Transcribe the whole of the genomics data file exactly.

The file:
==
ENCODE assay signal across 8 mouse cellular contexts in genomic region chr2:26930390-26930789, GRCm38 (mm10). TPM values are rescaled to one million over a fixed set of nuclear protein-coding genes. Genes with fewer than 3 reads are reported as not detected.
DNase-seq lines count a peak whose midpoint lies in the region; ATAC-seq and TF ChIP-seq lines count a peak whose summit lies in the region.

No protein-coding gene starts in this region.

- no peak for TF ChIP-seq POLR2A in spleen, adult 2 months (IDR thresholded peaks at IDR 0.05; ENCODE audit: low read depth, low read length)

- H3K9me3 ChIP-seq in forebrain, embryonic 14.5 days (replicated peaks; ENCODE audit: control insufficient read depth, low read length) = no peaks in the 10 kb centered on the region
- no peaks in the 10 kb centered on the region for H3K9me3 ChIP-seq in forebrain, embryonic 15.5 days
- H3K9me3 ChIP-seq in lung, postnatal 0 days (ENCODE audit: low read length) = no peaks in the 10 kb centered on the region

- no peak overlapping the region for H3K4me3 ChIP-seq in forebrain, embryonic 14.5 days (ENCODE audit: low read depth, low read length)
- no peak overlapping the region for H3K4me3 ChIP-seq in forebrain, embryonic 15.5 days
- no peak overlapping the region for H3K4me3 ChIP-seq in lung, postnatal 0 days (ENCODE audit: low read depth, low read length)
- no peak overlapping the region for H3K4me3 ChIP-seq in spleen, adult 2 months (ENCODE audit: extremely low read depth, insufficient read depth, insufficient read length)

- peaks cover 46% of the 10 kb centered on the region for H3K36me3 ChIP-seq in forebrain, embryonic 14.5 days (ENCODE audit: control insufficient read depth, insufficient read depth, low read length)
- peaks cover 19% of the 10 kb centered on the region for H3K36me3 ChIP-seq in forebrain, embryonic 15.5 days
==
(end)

ENCODE assay signal across 8 mouse cellular contexts in genomic region chr2:26930390-26930789, GRCm38 (mm10). TPM values are rescaled to one million over a fixed set of nuclear protein-coding genes. Genes with fewer than 3 reads are reported as not detected.
DNase-seq lines count a peak whose midpoint lies in the region; ATAC-seq and TF ChIP-seq lines count a peak whose summit lies in the region.

No protein-coding gene starts in this region.

- no peak for TF ChIP-seq POLR2A in spleen, adult 2 months (IDR thresholded peaks at IDR 0.05; ENCODE audit: low read depth, low read length)

- H3K9me3 ChIP-seq in forebrain, embryonic 14.5 days (replicated peaks; ENCODE audit: control insufficient read depth, low read length) = no peaks in the 10 kb centered on the region
- no peaks in the 10 kb centered on the region for H3K9me3 ChIP-seq in forebrain, embryonic 15.5 days
- H3K9me3 ChIP-seq in lung, postnatal 0 days (ENCODE audit: low read length) = no peaks in the 10 kb centered on the region

- no peak overlapping the region for H3K4me3 ChIP-seq in forebrain, embryonic 14.5 days (ENCODE audit: low read depth, low read length)
- no peak overlapping the region for H3K4me3 ChIP-seq in forebrain, embryonic 15.5 days
- no peak overlapping the region for H3K4me3 ChIP-seq in lung, postnatal 0 days (ENCODE audit: low read depth, low read length)
- no peak overlapping the region for H3K4me3 ChIP-seq in spleen, adult 2 months (ENCODE audit: extremely low read depth, insufficient read depth, insufficient read length)

- peaks cover 46% of the 10 kb centered on the region for H3K36me3 ChIP-seq in forebrain, embryonic 14.5 days (ENCODE audit: control insufficient read depth, insufficient read depth, low read length)
- peaks cover 19% of the 10 kb centered on the region for H3K36me3 ChIP-seq in forebrain, embryonic 15.5 days